Bluechip: Rank's unhappy campers

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The Independent Online
Was news of a much-needed spruce-up for Butlin's, once the most popular of British institutions, a wake-up call for the City too? Rank, the owner of Butlin's, headed by Andrew Teare, has promised much, but the City has yet to reach a verdict on the leisure conglomerate.

The shares, at 351.5p, are no higher than they were about four years ago. Long-suffering shareholders have seen a precipitous price decline over the past few months from a peak of 538p in the first quarter of last year.

What went wrong? Simply, the arrival of Mr Teare raised unsustainable expectations. When he took the reins last year, the City was in honeymoon mood as he unveiled his plans. These included: driving the Hard Rock brand as far as it could go: selling its remaining stake in the Xerox photocopier group, worth roughly pounds 1bn,: and raising pounds 300m over the next few years from other disposals. The "core" leisure brands - Butlin's, Hard Rock and Mecca, the bingo halls operator - would be grouped in one division. While this was going on, Mr Teare would also be out pounding the acquisition trail, to reinvest the funds pouring in.

It may sound simple in practice, but as the strategy has unfolded, doubts have crept in. The first major stumbling block came with Rank's first big buy, the pounds 113m it splashed out on pub chain Tom Cobleigh. Fine and dandy, said the City, but the price paid was over the top for a group with 61 pubs.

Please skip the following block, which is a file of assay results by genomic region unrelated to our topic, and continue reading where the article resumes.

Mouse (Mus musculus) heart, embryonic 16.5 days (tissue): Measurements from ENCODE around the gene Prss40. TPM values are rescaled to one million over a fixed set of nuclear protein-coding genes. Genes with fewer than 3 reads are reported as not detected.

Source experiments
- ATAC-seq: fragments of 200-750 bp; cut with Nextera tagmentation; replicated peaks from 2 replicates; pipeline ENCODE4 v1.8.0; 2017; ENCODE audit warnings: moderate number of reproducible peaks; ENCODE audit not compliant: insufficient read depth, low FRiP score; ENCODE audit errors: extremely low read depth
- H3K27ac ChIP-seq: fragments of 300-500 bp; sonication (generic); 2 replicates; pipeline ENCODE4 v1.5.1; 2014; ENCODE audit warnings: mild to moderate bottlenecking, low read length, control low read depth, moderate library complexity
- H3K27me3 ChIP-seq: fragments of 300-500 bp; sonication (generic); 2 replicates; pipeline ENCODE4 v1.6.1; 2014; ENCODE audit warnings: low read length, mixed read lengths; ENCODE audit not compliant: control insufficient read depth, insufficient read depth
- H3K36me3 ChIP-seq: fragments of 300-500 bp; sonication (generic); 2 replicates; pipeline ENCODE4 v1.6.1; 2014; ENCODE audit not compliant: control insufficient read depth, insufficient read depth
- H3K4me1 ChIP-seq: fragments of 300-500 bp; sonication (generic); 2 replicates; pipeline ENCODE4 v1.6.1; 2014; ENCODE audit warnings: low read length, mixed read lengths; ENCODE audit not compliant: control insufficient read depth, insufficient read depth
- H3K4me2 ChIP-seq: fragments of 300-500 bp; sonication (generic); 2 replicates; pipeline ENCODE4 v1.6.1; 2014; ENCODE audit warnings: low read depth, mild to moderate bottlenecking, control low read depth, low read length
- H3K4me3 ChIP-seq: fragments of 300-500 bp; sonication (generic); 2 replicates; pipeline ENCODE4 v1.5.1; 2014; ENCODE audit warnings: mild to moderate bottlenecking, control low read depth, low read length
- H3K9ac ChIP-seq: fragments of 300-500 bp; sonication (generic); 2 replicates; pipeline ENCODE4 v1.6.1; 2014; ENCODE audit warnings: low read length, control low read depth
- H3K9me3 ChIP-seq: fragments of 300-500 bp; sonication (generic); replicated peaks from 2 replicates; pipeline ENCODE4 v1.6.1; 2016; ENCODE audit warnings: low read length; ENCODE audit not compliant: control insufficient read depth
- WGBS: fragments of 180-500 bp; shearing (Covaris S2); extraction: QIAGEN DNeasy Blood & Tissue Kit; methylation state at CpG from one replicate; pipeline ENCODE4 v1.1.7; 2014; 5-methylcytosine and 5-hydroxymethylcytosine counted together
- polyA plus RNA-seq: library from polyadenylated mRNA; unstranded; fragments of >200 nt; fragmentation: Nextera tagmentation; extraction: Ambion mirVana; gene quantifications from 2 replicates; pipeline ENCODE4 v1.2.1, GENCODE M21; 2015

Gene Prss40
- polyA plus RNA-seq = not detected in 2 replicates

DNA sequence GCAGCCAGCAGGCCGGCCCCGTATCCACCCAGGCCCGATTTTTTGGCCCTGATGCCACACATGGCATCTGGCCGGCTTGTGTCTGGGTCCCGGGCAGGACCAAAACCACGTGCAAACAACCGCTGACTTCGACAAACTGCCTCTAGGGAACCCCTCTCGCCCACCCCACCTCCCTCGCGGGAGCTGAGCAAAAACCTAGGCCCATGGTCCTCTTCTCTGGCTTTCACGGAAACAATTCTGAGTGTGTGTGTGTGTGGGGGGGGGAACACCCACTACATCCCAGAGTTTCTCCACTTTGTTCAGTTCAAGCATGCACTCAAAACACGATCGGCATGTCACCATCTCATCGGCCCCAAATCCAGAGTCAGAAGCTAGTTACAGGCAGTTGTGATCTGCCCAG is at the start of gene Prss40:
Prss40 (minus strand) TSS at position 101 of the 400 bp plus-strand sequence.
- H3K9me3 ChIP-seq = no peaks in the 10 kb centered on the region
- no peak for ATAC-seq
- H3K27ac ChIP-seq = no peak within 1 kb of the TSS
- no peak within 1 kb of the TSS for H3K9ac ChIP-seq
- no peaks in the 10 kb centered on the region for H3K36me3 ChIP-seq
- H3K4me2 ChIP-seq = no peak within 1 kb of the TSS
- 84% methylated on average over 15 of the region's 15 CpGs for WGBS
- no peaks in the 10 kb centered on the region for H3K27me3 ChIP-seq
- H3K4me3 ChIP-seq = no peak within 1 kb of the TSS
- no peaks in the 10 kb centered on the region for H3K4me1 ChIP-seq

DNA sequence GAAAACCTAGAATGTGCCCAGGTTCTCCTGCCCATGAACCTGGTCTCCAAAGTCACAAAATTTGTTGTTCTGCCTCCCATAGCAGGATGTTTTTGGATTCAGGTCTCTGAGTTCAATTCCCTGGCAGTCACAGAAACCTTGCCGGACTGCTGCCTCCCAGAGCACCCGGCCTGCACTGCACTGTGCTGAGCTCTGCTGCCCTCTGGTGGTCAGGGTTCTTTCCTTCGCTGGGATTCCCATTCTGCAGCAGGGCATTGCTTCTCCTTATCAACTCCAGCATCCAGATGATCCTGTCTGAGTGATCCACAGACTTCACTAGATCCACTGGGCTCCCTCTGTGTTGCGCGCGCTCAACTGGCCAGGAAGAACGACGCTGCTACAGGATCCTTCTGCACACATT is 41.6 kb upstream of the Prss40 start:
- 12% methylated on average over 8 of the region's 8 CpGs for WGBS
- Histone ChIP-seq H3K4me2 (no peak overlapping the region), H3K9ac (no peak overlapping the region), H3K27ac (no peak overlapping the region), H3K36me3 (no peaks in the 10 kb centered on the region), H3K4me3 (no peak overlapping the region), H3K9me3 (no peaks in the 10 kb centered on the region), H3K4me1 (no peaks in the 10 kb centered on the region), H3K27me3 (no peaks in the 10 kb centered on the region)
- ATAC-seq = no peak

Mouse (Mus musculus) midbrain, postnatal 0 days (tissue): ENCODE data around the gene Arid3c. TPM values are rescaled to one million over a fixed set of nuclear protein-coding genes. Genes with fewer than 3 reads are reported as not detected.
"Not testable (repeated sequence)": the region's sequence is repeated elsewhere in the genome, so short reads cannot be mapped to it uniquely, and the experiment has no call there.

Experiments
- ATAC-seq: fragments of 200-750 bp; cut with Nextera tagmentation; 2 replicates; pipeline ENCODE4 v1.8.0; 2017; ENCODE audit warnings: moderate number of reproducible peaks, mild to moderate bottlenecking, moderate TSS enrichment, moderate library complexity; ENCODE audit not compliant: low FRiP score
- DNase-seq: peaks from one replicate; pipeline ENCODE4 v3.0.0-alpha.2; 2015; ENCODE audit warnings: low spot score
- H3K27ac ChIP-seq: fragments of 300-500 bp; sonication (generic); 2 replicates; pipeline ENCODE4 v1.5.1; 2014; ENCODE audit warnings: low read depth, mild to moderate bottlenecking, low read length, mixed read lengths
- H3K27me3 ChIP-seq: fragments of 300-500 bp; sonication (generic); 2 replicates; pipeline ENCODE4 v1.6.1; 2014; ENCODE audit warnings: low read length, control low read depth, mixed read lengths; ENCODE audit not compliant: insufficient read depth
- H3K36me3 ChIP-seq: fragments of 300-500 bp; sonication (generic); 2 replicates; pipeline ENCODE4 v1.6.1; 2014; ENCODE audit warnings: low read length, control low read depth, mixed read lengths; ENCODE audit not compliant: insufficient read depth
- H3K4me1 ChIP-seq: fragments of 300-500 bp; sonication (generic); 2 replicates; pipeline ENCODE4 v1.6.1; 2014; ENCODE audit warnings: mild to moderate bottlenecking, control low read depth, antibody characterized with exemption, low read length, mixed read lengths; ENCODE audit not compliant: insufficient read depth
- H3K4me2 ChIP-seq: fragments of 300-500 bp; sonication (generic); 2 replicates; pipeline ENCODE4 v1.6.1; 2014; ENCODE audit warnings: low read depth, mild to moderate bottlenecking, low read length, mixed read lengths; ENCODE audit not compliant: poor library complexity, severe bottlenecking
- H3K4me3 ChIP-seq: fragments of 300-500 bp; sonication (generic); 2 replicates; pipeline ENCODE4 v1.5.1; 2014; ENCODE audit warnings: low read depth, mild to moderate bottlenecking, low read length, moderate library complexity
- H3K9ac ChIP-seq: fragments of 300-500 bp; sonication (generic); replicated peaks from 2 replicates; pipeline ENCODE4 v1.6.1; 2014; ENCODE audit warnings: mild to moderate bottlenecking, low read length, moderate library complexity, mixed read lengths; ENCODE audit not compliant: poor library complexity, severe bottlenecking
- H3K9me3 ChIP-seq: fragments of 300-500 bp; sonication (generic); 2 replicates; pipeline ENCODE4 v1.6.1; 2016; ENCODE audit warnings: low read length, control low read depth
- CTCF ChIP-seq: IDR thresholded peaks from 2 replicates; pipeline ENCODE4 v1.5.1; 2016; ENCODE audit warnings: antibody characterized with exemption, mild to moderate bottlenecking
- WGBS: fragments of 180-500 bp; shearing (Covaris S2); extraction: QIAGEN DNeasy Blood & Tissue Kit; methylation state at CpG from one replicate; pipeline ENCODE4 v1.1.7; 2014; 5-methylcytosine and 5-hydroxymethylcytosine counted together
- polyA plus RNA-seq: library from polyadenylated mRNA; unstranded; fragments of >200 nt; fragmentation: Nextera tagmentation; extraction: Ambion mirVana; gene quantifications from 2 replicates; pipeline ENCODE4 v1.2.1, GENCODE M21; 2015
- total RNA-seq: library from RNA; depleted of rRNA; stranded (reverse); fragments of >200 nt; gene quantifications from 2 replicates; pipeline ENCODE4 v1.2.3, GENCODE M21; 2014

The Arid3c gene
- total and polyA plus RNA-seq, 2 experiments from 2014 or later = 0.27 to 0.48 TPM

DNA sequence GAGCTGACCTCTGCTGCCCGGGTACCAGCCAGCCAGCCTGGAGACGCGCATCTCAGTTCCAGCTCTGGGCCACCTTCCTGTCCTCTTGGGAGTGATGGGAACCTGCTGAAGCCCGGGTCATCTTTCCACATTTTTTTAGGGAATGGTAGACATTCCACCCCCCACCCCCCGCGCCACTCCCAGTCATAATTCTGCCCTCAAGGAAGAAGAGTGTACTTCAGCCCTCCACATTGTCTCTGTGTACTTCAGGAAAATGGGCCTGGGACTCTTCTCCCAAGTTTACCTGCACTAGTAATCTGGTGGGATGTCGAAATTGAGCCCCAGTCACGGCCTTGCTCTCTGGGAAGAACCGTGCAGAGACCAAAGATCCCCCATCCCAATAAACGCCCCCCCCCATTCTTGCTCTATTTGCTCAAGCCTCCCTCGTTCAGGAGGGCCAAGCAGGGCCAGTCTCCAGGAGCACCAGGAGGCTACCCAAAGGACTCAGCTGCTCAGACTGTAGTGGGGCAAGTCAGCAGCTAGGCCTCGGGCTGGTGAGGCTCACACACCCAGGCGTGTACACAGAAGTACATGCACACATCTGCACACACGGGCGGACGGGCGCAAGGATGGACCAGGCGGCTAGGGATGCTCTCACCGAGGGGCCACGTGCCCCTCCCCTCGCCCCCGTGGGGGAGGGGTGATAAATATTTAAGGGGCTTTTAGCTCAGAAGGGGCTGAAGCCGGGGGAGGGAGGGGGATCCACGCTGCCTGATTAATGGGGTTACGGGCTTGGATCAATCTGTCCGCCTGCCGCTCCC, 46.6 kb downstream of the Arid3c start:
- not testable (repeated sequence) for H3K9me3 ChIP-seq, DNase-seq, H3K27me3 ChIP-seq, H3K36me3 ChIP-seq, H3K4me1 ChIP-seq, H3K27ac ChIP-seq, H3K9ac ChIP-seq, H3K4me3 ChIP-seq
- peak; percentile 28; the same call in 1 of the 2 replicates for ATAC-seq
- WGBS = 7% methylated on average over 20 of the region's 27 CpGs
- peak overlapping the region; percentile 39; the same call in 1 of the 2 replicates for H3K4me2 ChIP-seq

Meanwhile, the disposals programme has crawled along. So far only Precision Engineering, for pounds 72m, and a handful of other businesses have been sold. With the Xerox sale expected shortly, the pressure for some significant buys will grow.

One option - share buy-backs - at least returns funds to shareholders, but has done nothing to halt the share decline. Poor interims last month didn't help.

So back to Butlin's. Mr Teare has earmarked pounds 139m for the tired old brand to rejuvenate it for a younger crowd. In will come Harry Ramsden fish 'n' chip bars, Burger Kings and Haagen Dazs Cafes, all housed in "skyline" pavilions. Holiday camps at Skegness, Bognor Regis and Minehead will undergo the transformation. Expensive for Rank, and for the punters; a family of four could pay pounds 720 a week in peak season, against less than pounds 300 for today's lowest offers.

It also raises the question of just how much money is needed to rejuvenate the bingo halls and Odeon cinemas; serious questions the group has yet to answer. For Rank, the turnaround remains in the offing; the shares are best avoided.